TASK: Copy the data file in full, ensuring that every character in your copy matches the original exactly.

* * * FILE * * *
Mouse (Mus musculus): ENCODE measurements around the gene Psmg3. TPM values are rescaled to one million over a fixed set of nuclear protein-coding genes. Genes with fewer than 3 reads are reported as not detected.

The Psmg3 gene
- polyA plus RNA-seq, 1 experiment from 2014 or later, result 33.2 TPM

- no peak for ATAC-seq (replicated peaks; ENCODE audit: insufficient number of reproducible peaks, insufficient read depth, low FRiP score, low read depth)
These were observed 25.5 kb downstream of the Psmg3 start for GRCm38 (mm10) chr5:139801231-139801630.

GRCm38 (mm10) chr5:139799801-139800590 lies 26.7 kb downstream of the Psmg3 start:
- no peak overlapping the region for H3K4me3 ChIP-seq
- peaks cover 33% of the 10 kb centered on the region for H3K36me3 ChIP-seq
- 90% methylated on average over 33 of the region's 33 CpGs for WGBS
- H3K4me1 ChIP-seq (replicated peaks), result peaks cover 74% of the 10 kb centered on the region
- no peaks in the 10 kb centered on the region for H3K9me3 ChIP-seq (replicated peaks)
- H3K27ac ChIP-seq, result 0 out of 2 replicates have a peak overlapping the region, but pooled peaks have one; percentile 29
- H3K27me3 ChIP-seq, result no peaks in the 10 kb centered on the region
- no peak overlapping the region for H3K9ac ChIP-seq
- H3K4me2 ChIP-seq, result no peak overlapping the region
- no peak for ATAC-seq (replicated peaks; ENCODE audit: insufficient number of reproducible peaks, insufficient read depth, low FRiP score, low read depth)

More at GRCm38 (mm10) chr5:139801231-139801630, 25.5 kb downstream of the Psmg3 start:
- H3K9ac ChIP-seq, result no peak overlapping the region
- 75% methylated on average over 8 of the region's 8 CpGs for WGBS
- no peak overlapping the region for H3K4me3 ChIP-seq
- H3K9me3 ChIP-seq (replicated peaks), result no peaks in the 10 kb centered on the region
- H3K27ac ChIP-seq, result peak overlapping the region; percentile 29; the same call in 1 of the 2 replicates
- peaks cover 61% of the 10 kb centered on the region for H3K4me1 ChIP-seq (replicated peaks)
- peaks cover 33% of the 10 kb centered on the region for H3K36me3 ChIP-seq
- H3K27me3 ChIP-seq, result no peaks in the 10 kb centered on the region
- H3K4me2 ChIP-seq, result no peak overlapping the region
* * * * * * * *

Mouse (Mus musculus): ENCODE measurements around the gene Psmg3. TPM values are rescaled to one million over a fixed set of nuclear protein-coding genes. Genes with fewer than 3 reads are reported as not detected.

The Psmg3 gene
- polyA plus RNA-seq, 1 experiment from 2014 or later, result 33.2 TPM

- no peak for ATAC-seq (replicated peaks; ENCODE audit: insufficient number of reproducible peaks, insufficient read depth, low FRiP score, low read depth)
These were observed 25.5 kb downstream of the Psmg3 start for GRCm38 (mm10) chr5:139801231-139801630.

GRCm38 (mm10) chr5:139799801-139800590 lies 26.7 kb downstream of the Psmg3 start:
- no peak overlapping the region for H3K4me3 ChIP-seq
- peaks cover 33% of the 10 kb centered on the region for H3K36me3 ChIP-seq
- 90% methylated on average over 33 of the region's 33 CpGs for WGBS
- H3K4me1 ChIP-seq (replicated peaks), result peaks cover 74% of the 10 kb centered on the region
- no peaks in the 10 kb centered on the region for H3K9me3 ChIP-seq (replicated peaks)
- H3K27ac ChIP-seq, result 0 out of 2 replicates have a peak overlapping the region, but pooled peaks have one; percentile 29
- H3K27me3 ChIP-seq, result no peaks in the 10 kb centered on the region
- no peak overlapping the region for H3K9ac ChIP-seq
- H3K4me2 ChIP-seq, result no peak overlapping the region
- no peak for ATAC-seq (replicated peaks; ENCODE audit: insufficient number of reproducible peaks, insufficient read depth, low FRiP score, low read depth)

More at GRCm38 (mm10) chr5:139801231-139801630, 25.5 kb downstream of the Psmg3 start:
- H3K9ac ChIP-seq, result no peak overlapping the region
- 75% methylated on average over 8 of the region's 8 CpGs for WGBS
- no peak overlapping the region for H3K4me3 ChIP-seq
- H3K9me3 ChIP-seq (replicated peaks), result no peaks in the 10 kb centered on the region
- H3K27ac ChIP-seq, result peak overlapping the region; percentile 29; the same call in 1 of the 2 replicates
- peaks cover 61% of the 10 kb centered on the region for H3K4me1 ChIP-seq (replicated peaks)
- peaks cover 33% of the 10 kb centered on the region for H3K36me3 ChIP-seq
- H3K27me3 ChIP-seq, result no peaks in the 10 kb centered on the region
- H3K4me2 ChIP-seq, result no peak overlapping the region